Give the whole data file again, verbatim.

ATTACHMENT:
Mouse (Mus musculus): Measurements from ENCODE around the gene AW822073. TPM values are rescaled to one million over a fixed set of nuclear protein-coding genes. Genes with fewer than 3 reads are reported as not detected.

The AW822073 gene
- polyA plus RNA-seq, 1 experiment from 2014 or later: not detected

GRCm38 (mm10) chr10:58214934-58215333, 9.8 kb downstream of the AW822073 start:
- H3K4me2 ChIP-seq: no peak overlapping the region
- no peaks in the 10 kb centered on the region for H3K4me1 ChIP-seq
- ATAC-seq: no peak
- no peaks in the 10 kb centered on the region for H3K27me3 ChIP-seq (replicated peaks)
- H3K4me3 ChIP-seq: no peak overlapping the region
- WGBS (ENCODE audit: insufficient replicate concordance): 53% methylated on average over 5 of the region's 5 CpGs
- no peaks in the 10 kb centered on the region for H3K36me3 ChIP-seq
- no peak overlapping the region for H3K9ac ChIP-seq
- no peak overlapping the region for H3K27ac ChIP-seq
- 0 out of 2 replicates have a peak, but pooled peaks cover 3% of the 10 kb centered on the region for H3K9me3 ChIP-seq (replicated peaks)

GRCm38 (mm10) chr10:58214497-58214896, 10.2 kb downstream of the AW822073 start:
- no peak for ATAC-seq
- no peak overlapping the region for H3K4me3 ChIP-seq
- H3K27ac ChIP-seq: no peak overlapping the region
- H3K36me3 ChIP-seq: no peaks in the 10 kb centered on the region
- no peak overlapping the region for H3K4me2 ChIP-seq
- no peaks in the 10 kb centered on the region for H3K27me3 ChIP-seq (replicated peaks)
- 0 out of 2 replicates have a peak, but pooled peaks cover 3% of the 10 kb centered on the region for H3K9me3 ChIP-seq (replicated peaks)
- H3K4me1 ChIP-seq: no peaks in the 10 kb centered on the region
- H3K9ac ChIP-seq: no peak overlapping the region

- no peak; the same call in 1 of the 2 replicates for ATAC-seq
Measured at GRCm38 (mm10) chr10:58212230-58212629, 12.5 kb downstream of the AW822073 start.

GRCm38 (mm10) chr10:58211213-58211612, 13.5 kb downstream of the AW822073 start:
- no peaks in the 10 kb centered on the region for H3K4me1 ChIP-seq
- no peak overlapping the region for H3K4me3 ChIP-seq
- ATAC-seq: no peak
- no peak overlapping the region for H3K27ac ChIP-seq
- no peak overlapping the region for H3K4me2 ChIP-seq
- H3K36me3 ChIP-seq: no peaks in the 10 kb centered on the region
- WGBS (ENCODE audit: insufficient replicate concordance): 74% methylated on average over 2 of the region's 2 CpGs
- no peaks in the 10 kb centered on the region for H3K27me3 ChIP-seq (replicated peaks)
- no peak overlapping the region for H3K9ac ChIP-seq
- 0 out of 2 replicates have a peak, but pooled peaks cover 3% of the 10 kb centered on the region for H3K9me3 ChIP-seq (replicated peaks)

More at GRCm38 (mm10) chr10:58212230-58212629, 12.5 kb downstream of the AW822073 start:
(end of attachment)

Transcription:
Mouse (Mus musculus): Measurements from ENCODE around the gene AW822073. TPM values are rescaled to one million over a fixed set of nuclear protein-coding genes. Genes with fewer than 3 reads are reported as not detected.

The AW822073 gene
- polyA plus RNA-seq, 1 experiment from 2014 or later: not detected

GRCm38 (mm10) chr10:58214934-58215333, 9.8 kb downstream of the AW822073 start:
- H3K4me2 ChIP-seq: no peak overlapping the region
- no peaks in the 10 kb centered on the region for H3K4me1 ChIP-seq
- ATAC-seq: no peak
- no peaks in the 10 kb centered on the region for H3K27me3 ChIP-seq (replicated peaks)
- H3K4me3 ChIP-seq: no peak overlapping the region
- WGBS (ENCODE audit: insufficient replicate concordance): 53% methylated on average over 5 of the region's 5 CpGs
- no peaks in the 10 kb centered on the region for H3K36me3 ChIP-seq
- no peak overlapping the region for H3K9ac ChIP-seq
- no peak overlapping the region for H3K27ac ChIP-seq
- 0 out of 2 replicates have a peak, but pooled peaks cover 3% of the 10 kb centered on the region for H3K9me3 ChIP-seq (replicated peaks)

GRCm38 (mm10) chr10:58214497-58214896, 10.2 kb downstream of the AW822073 start:
- no peak for ATAC-seq
- no peak overlapping the region for H3K4me3 ChIP-seq
- H3K27ac ChIP-seq: no peak overlapping the region
- H3K36me3 ChIP-seq: no peaks in the 10 kb centered on the region
- no peak overlapping the region for H3K4me2 ChIP-seq
- no peaks in the 10 kb centered on the region for H3K27me3 ChIP-seq (replicated peaks)
- 0 out of 2 replicates have a peak, but pooled peaks cover 3% of the 10 kb centered on the region for H3K9me3 ChIP-seq (replicated peaks)
- H3K4me1 ChIP-seq: no peaks in the 10 kb centered on the region
- H3K9ac ChIP-seq: no peak overlapping the region

- no peak; the same call in 1 of the 2 replicates for ATAC-seq
Measured at GRCm38 (mm10) chr10:58212230-58212629, 12.5 kb downstream of the AW822073 start.

GRCm38 (mm10) chr10:58211213-58211612, 13.5 kb downstream of the AW822073 start:
- no peaks in the 10 kb centered on the region for H3K4me1 ChIP-seq
- no peak overlapping the region for H3K4me3 ChIP-seq
- ATAC-seq: no peak
- no peak overlapping the region for H3K27ac ChIP-seq
- no peak overlapping the region for H3K4me2 ChIP-seq
- H3K36me3 ChIP-seq: no peaks in the 10 kb centered on the region
- WGBS (ENCODE audit: insufficient replicate concordance): 74% methylated on average over 2 of the region's 2 CpGs
- no peaks in the 10 kb centered on the region for H3K27me3 ChIP-seq (replicated peaks)
- no peak overlapping the region for H3K9ac ChIP-seq
- 0 out of 2 replicates have a peak, but pooled peaks cover 3% of the 10 kb centered on the region for H3K9me3 ChIP-seq (replicated peaks)

More at GRCm38 (mm10) chr10:58212230-58212629, 12.5 kb downstream of the AW822073 start: